32/50 32. Secret cafes, Prague, Czech Republic
Prague is well known for its grand cafés, but raise your sights: the city’s most refined and atmospheric downtown cafés are all on the first floor, wondrously ignored by the visiting masses. The period interiors are stunning, the coffee unfailingly perfect. Try the Grand Café Orient above the Cubist Museum, decorated in such detailed sympathy even the cakes come garnished with an oddly angled wafer. Or the fin de siècle Café Louvre, perched over an entirely forgettable modern rival, was a favourite with Kafka and Einstein, and serves a fabled hot chocolate you can stand a spoon up in.
33/50 33. South Cotswolds, England
The Cotswolds is one of Britain’s best-known countryside regions. With rolling hills, manicured farmland and cottages of honey-coloured stone, the North Cotswolds draw the limelight and the crowds. Meanwhile, the South Cotswolds are often overlooked. But this area is a hidden gem, with scenic villages and tranquil landscapes – and rarely a coach-tour in sight. The South Cotswolds’ authentic edge is refl ected in the local stone – work-a-day grey not postcard-perfect yellow – while the roads see more muddy tractors and fewer pristine SUVs. And there’s a slower pace of life, meaning ideal days for visitors revolve around long lunches in cosy pubs, followed perhaps by gentle strolls along little-trod paths through meadows or down into wooded valleys. For a place to stay, historic inns off er comfortable rooms and classic English food. Favourites include the Old Bell Hotel and Smoking Dog pub in the ancient abbey town of Malmesbury, while pubs in nearby villages include the Vine Tree at Norton, and the Rattlebone at Sherston.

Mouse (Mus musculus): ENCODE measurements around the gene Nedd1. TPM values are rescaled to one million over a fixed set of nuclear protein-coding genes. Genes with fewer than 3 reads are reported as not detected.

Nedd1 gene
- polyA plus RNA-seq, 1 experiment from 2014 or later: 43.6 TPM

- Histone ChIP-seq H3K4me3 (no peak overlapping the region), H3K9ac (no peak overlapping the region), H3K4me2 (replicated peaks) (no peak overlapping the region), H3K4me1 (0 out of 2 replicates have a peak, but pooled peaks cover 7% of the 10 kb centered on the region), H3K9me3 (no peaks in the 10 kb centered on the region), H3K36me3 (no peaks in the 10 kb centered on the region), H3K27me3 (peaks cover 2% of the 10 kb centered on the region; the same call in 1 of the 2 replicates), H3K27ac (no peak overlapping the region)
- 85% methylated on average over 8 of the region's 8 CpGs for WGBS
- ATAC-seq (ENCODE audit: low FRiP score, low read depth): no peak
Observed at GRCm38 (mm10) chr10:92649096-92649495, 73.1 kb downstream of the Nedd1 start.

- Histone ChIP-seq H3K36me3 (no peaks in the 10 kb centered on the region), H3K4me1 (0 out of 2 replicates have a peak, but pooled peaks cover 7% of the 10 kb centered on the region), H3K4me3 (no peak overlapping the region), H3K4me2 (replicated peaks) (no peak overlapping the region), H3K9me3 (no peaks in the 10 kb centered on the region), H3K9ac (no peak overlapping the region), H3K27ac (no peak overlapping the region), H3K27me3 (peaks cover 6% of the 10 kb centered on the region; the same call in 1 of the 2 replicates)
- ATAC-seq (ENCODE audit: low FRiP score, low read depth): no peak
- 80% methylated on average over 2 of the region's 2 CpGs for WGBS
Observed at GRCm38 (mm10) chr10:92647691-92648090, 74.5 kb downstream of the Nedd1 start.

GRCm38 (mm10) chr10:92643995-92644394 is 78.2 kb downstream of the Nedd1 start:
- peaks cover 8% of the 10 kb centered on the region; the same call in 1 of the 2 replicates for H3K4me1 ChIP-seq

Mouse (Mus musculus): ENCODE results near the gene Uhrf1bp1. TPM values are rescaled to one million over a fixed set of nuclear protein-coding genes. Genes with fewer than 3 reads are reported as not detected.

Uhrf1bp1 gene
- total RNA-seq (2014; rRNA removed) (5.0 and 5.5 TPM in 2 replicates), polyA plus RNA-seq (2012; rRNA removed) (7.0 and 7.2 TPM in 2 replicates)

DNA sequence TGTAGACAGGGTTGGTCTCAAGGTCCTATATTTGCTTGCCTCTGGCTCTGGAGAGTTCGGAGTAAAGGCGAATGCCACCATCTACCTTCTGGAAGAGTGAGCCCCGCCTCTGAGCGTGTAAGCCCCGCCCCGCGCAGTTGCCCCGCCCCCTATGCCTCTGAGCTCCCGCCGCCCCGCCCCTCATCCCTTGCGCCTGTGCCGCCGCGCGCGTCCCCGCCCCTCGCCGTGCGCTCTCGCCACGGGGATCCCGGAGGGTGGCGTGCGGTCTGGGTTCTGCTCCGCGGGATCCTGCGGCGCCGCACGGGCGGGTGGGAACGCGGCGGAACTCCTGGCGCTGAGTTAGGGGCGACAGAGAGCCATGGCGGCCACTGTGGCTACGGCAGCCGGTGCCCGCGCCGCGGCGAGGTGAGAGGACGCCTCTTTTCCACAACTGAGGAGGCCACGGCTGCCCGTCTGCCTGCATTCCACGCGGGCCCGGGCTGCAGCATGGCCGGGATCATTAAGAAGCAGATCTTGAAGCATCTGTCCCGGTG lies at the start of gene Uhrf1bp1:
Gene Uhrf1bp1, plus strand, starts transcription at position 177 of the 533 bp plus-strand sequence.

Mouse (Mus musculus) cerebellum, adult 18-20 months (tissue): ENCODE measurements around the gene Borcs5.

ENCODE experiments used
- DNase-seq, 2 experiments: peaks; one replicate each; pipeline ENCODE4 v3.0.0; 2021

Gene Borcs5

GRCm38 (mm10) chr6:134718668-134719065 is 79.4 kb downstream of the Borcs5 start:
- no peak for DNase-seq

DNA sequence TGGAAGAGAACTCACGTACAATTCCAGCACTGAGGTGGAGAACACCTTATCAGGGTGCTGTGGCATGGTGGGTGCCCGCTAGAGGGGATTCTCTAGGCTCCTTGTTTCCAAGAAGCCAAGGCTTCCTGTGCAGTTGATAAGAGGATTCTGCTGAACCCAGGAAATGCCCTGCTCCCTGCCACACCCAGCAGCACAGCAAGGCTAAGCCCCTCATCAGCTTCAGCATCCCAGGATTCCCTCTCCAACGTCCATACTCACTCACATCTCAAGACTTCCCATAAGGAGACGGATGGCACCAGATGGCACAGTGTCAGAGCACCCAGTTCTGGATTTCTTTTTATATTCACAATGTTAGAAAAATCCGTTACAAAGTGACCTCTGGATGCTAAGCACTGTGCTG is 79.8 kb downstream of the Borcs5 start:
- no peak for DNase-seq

34/50 34. Potetkjelleren restaurant, Bergen, Norway
Potetkjelleren (‘Potato Cellar’) is one of Bergen’s finest restaurants, the sort of place that food critics rave about but attracts more locals than tourists. The dining area has a classy wine-cellar ambience, the service is faultless, and the menu (which changes monthly) is based around the freshest ingredients, Norwegian traditions and often subtly surprising flavour combinations. The wine list is also impeccable. Save this one for a special occasion and prepare to leave with a whole new respect for Norwegian cuisine.
35/50 35. Lavaux, Switzerland
With pristine waters, cute local beaches and an impressive network of walking trails, the picturesque wine-growing region of Lavaux is one of Europe’s best-kept secrets. Situated in French-speaking western Switzerland on the northern shores of Lake Geneva, Lavaux has all the beauty of the Italian lakes but a low-key sense of chic. Its microclimate gives it an almost Mediterranean feel in the summer months, when locals don swimmers, shades and sandals to revel in the best backyard in central Europe. To sample the region’s best wines, don’t miss the villages’ many caveaux (wine cellars). The Caveau des vignerons de Lutry, in the lakefront town of Lutry, is popular, and Rivaz’s Lavaux Vinorama off ers the region’s largest selection of local wines for tasting and sale.
36/50 36. Hot springs, Norðurfjörður, Iceland